I think they’ve been doing it regularly too. If Brady has an off year this year, he’ll never hear the end of it, and his legacy will be severely tarnished.

          • Sage says:

            It’s the extremely low fumbles that are most interesting. Some people think Belicheck is coaching that, but I question how much you can control fumbles through mere discipline and tactics. If discipline and tactics could control fumbling, wouldn’t everyone try harder?

          • ck says:

            TheMascotArmy: Believe this to be true and it will be interesting to see how it shows up in stats!

        • ck says:

          You are absolutely right, Andrea, and they gave him the right name…”Belicheat!” Can’t wait for the stats to come out, like you stated.

      • ck says:

        David O.: Thanks for the info on PM and Brady doing what they do best…”The ends justify the means!” No wonder they didn’t want to deal w/Tebow…TOO HONEST!!! THANK GOD FOR TEBOW AND THE TRUTH OF THE MATTER COMING OUT, FINALLY!!!

    • Sage says:

      I’m unconscerned about the Patriots or any penalties.

      However, I think any tears they are shedding are crocodile tears. At 37, Tom Brady should welcome a 12-game regular season. The team, meanwhile, should welcome a chance to showcase their backup, Garrapolo (sp), and give him valuable experience. If he wins even 2 games, they’ll be in as good a position as last season. And they can get all the whole leage twittering about how Garrapolo’s trade value.

      Still further, a 4 game suspension creates just the degree of tension on which Belicheck thrives. The team will have to focus early instead of doing the post-SB strut.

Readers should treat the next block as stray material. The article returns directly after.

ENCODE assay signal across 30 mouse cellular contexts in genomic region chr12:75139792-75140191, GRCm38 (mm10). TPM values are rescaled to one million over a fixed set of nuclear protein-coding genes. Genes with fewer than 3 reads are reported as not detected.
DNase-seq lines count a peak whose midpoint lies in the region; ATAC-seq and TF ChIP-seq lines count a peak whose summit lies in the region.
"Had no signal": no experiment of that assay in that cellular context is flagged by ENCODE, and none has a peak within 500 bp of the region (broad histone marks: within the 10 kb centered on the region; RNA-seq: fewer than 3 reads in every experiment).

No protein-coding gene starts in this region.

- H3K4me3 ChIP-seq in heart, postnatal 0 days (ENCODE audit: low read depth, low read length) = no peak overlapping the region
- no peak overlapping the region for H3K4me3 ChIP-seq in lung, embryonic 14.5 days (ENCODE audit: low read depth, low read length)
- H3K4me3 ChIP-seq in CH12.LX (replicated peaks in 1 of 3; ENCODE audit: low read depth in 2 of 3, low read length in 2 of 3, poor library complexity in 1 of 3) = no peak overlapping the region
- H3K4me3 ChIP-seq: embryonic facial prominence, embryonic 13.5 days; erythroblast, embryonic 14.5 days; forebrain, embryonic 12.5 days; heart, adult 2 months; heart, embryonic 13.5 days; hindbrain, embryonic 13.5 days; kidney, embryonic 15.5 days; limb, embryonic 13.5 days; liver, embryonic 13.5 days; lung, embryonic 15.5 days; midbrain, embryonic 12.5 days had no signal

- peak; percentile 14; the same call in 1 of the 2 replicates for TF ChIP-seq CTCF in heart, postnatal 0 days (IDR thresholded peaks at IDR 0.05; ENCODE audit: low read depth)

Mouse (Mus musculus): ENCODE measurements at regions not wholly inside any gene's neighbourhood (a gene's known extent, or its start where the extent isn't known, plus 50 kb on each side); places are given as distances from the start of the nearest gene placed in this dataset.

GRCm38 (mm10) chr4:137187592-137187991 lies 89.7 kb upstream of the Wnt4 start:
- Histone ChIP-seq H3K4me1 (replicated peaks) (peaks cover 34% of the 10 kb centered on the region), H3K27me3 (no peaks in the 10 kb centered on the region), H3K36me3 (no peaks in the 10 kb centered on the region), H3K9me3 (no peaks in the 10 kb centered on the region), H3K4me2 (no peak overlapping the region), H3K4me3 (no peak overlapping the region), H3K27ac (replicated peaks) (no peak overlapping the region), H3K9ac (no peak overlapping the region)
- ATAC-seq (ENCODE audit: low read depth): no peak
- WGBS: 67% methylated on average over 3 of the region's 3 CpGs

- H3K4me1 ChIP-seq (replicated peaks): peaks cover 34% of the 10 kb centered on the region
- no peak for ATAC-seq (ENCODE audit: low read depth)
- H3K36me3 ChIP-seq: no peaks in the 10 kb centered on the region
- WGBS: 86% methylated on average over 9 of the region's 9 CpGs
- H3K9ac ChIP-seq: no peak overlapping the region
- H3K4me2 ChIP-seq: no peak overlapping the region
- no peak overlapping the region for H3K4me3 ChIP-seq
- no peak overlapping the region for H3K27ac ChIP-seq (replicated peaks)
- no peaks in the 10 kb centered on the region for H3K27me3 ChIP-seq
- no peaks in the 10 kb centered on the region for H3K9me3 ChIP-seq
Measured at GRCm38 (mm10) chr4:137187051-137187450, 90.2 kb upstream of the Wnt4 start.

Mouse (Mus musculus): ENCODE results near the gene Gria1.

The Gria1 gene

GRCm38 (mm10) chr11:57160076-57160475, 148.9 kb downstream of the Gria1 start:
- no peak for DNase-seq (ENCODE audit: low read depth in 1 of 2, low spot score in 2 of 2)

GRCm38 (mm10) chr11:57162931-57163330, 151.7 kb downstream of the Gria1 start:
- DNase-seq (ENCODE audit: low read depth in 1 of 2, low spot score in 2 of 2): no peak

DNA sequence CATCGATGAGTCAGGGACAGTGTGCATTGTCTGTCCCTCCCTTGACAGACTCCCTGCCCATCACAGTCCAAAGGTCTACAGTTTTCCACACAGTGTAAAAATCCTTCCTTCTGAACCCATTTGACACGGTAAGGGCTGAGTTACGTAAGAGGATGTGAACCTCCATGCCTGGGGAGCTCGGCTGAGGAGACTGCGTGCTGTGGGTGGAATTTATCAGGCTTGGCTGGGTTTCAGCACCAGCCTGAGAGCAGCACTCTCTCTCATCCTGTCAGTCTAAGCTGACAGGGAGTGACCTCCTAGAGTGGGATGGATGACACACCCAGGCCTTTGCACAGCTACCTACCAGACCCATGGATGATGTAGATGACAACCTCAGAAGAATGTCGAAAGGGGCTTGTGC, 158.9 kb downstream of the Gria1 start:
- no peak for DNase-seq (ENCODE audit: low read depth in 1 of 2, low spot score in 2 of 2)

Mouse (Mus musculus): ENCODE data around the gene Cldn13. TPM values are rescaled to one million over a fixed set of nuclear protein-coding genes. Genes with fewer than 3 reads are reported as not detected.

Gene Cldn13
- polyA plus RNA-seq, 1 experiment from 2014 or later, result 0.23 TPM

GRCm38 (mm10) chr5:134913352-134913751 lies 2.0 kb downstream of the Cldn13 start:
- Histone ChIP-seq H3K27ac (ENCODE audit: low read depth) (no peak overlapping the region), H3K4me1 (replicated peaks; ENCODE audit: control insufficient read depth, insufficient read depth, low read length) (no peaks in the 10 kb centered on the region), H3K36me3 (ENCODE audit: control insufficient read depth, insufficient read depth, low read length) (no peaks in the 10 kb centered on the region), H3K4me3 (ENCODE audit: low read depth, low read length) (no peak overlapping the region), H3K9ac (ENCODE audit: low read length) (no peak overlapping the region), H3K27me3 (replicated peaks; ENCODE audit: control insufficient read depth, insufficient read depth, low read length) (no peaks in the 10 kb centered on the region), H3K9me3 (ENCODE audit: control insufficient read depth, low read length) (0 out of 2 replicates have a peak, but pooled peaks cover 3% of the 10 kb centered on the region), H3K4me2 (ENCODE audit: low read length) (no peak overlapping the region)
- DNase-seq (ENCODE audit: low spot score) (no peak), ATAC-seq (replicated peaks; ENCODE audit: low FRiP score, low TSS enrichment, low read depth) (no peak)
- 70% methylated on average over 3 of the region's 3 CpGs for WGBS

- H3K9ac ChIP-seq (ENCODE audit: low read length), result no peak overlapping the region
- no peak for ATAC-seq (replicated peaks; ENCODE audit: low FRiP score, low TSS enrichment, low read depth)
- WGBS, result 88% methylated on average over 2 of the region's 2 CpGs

My guess is the league knows this, and it was happy for this chance to issue a largely cosmetic sanction that gives the appearance of preserving the integrity of the game.

      Granted, a similar sanction against any other team might well be damaging. Just not the Patriots.

    • ck says:

      TheMascotArmy: Credit for “Human crow-eating inducing machine”…PRICELESS, LOL! 🙂

  5. Bigfan says:

    Two scripture verses come to mind..

    “You’re always proudest before a fall”

    “Vengeance is mine sayeth the Lord”

  6. Sam says:

    When will we get to see footage of the patriots in training?

  7. Sam says:

    Woops, eagles offcourse!

  8. DeLVen says:

    The NFL and integrity should not be used in the same sentence. When a billion dollar sports entertainment industry charges the government (taxpayer) to promote honor displays for our military, give big contracts to college players who “more probably than not” raped a young woman and is getting away with it because of poor investigative techniques and NFL officials talk about protecting the integrity of the game that is unmitigated gall.

    It is a sign of the corruption of our times that government leaders violate laws with impunity and the general public is outraged and willing to punish teams and individuals on the basis that they more than likely violated a game rule. God help us we are lost.

    • ck says:

      DeLVen: Watched O’Reilly and Miller stated what you have that The NFL Culture b/c of Goodell being so terrible at his job is rife w/wrong doing and, yes, “God help us we are lost!” Especially, when it comes to bad behavior being rewarded it would appear!